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Barrel River 2 Gets Big Update!

Today I have released a big update to Barrel River 2, the WebXR enabled 3D barrel racing game!


Barrel River 2 now allows you to spend all of those coins you found on the river in the new river shop. Purchase upgrades and customizations to your barrel to help you achieve top distance. And speaking of top distance, there is now a global distance leaderboard for users who are signed in with their Ape Apps Account. Also if you are signed in, you can now customize your character by using one of your My Tokens characters as your barrel "passenger!"

Barrel River 2 is available for free as a progressive web app (PWA) by going to this address:

https://br2.ape-apps.com/

It can be played with a keyboard, gamepad, motion/tilt controls, or in VR by using a Google Cardboard headset or opening up the above link in your browser on your Oculus Quest! Check it out today, and good luck on the river!

#barrelriver2 #mytokens

Announcing Level Up 2!

Way back in 2012, I released a game called Level Up RPG, which was my first cross-platform game based on Web App Core. Level Up became my first game to gain any sort of popularity, and spawned a handful of spin-off games, including Ninja Level Up and the Deimos Trilogy (which in turn spawned the My Colony Universe of games). Around 2015, I started planning out the story and concepts for a sequel called Level Up 2 - The Tower of Jupiter, but never really got too far beyond the planning stages. Then last fall, I started doing actual work towards bringing the concept to life, built on a new Raycasting engine I started building in my spare time (you can follow the early development of the Raycast engine with this playlist on my YouTube channel). And now finally after about seven years of on-again off-again planning and development, Level Up 2 is ready for it's "official" announcement!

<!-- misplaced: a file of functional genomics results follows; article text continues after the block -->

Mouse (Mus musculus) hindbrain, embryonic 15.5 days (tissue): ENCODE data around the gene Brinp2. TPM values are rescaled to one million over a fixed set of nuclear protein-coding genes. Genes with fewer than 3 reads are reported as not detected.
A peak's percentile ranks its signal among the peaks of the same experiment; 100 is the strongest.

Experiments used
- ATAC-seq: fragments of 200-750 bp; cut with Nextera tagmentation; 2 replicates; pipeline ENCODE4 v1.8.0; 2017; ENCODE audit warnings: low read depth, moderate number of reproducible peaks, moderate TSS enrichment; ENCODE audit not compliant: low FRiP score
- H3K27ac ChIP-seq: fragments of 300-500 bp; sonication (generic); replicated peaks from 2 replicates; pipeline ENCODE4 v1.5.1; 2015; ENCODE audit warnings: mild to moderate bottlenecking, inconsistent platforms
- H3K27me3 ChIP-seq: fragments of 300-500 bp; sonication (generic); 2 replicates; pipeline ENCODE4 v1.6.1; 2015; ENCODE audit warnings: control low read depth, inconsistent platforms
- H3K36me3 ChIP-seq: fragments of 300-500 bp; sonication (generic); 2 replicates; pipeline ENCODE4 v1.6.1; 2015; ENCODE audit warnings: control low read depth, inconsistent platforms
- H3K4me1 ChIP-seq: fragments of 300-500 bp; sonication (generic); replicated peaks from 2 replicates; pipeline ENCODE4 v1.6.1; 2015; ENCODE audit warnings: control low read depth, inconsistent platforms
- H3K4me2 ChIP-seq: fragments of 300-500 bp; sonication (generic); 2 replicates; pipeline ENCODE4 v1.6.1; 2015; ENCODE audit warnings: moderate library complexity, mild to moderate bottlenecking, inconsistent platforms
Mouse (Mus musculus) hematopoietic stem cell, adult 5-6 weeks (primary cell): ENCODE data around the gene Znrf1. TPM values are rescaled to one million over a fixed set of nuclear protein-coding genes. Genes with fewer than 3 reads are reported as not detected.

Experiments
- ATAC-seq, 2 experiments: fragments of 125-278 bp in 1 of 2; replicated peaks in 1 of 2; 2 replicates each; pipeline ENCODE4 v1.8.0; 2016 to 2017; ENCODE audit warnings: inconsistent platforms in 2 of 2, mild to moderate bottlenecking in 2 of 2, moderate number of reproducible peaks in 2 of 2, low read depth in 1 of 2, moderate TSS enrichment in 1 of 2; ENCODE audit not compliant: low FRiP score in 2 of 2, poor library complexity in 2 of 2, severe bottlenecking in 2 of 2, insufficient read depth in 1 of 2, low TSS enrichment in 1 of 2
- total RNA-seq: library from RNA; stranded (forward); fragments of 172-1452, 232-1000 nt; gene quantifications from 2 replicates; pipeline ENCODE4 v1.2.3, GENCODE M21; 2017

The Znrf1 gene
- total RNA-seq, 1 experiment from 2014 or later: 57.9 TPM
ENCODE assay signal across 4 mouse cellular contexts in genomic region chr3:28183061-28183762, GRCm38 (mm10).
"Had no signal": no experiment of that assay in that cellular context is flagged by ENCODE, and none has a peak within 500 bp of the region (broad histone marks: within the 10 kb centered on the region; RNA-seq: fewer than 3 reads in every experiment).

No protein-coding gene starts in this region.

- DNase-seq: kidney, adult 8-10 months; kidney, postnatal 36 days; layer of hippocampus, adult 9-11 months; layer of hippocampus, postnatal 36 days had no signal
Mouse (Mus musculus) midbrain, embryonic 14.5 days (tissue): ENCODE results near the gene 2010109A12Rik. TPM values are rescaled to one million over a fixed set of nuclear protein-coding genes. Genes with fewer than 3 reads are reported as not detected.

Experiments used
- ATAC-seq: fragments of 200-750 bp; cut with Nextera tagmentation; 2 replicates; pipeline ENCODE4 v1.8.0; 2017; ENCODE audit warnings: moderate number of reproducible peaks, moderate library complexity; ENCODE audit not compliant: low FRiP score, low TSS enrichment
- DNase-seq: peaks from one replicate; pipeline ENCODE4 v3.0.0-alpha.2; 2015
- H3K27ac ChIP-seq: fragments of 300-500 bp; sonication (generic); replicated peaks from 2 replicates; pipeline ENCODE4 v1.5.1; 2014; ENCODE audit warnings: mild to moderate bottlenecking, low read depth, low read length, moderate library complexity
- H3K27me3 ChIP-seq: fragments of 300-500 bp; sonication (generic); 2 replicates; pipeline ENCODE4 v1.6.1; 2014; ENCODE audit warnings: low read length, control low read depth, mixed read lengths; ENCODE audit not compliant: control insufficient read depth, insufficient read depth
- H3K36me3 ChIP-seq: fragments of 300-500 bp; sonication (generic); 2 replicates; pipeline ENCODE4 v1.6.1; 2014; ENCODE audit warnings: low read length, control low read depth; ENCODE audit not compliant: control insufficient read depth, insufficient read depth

In terms of story, scope and scale, Level Up 2 is easily going to be the biggest game I have created to date. The story takes place after the events of the original Level Up. Pete, the potion merchant from the original game, has discovered a mysterious artifact called Jupiter's Rock which has given him immense unholy powers. Drunk on power, Pete lays waste to the Epic Tree and in it's place constructs a massive tower of evil (the Tower of Jupiter) from which he unleashes a reign of terror over the realms of Level Up.

Gameplay in Level Up 2 will feel familiar to players of the original game. I am designing it to be as easy to play as the original (particularly for mobile quick pick-up and play) while at the same time expanding the concept with pretty much all of the long requested features I received from the original game.

In the original Level Up (and all games based on it's engine), each "world" was just a static background image that different enemies and items would be drawn on top of as you progressed. In Level Up 2, the worlds are rendered using the aforementioned Raycasting engine. You still move on a "track" in a linear fashion, but you actually now move forward in a 2.5D world (think original Doom/Doom2).